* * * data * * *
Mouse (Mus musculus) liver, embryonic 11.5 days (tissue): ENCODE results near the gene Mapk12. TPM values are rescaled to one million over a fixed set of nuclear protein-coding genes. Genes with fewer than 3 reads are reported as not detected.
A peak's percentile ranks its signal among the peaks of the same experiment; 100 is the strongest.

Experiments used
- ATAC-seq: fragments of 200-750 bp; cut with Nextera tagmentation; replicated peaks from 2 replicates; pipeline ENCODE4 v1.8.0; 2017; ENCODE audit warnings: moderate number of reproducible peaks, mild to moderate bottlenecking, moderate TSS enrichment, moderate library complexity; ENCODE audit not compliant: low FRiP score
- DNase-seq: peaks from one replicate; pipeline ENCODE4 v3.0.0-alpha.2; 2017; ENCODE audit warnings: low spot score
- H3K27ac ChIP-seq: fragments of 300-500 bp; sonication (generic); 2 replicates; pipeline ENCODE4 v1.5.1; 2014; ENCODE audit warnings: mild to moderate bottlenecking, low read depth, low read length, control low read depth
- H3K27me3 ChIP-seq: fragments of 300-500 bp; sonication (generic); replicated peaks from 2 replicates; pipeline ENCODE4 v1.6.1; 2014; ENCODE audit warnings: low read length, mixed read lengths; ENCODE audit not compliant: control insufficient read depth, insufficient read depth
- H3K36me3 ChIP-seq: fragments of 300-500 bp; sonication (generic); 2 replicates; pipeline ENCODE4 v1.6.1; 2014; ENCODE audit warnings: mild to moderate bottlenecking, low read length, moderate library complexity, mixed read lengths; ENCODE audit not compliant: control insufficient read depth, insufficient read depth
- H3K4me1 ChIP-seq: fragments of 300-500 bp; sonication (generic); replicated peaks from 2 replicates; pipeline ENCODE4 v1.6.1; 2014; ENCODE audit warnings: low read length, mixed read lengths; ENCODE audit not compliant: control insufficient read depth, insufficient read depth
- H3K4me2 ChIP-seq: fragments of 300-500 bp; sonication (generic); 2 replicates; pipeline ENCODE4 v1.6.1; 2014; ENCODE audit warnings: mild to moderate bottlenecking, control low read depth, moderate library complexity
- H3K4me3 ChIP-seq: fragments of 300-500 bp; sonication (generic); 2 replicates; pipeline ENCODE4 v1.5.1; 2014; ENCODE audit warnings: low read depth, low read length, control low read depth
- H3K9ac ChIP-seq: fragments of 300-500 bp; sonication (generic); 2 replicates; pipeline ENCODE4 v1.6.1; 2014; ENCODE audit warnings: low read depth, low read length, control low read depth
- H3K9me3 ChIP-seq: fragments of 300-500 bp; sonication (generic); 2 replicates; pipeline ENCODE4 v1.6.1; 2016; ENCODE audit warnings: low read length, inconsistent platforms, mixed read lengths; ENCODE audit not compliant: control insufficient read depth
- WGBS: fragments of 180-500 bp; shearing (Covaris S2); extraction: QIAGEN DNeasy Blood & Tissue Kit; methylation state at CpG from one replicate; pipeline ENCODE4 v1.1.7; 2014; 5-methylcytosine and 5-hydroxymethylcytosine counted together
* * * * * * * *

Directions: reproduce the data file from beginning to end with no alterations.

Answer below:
Mouse (Mus musculus) liver, embryonic 11.5 days (tissue): ENCODE results near the gene Mapk12. TPM values are rescaled to one million over a fixed set of nuclear protein-coding genes. Genes with fewer than 3 reads are reported as not detected.
A peak's percentile ranks its signal among the peaks of the same experiment; 100 is the strongest.

Experiments used
- ATAC-seq: fragments of 200-750 bp; cut with Nextera tagmentation; replicated peaks from 2 replicates; pipeline ENCODE4 v1.8.0; 2017; ENCODE audit warnings: moderate number of reproducible peaks, mild to moderate bottlenecking, moderate TSS enrichment, moderate library complexity; ENCODE audit not compliant: low FRiP score
- DNase-seq: peaks from one replicate; pipeline ENCODE4 v3.0.0-alpha.2; 2017; ENCODE audit warnings: low spot score
- H3K27ac ChIP-seq: fragments of 300-500 bp; sonication (generic); 2 replicates; pipeline ENCODE4 v1.5.1; 2014; ENCODE audit warnings: mild to moderate bottlenecking, low read depth, low read length, control low read depth
- H3K27me3 ChIP-seq: fragments of 300-500 bp; sonication (generic); replicated peaks from 2 replicates; pipeline ENCODE4 v1.6.1; 2014; ENCODE audit warnings: low read length, mixed read lengths; ENCODE audit not compliant: control insufficient read depth, insufficient read depth
- H3K36me3 ChIP-seq: fragments of 300-500 bp; sonication (generic); 2 replicates; pipeline ENCODE4 v1.6.1; 2014; ENCODE audit warnings: mild to moderate bottlenecking, low read length, moderate library complexity, mixed read lengths; ENCODE audit not compliant: control insufficient read depth, insufficient read depth
- H3K4me1 ChIP-seq: fragments of 300-500 bp; sonication (generic); replicated peaks from 2 replicates; pipeline ENCODE4 v1.6.1; 2014; ENCODE audit warnings: low read length, mixed read lengths; ENCODE audit not compliant: control insufficient read depth, insufficient read depth
- H3K4me2 ChIP-seq: fragments of 300-500 bp; sonication (generic); 2 replicates; pipeline ENCODE4 v1.6.1; 2014; ENCODE audit warnings: mild to moderate bottlenecking, control low read depth, moderate library complexity
- H3K4me3 ChIP-seq: fragments of 300-500 bp; sonication (generic); 2 replicates; pipeline ENCODE4 v1.5.1; 2014; ENCODE audit warnings: low read depth, low read length, control low read depth
- H3K9ac ChIP-seq: fragments of 300-500 bp; sonication (generic); 2 replicates; pipeline ENCODE4 v1.6.1; 2014; ENCODE audit warnings: low read depth, low read length, control low read depth
- H3K9me3 ChIP-seq: fragments of 300-500 bp; sonication (generic); 2 replicates; pipeline ENCODE4 v1.6.1; 2016; ENCODE audit warnings: low read length, inconsistent platforms, mixed read lengths; ENCODE audit not compliant: control insufficient read depth
- WGBS: fragments of 180-500 bp; shearing (Covaris S2); extraction: QIAGEN DNeasy Blood & Tissue Kit; methylation state at CpG from one replicate; pipeline ENCODE4 v1.1.7; 2014; 5-methylcytosine and 5-hydroxymethylcytosine counted together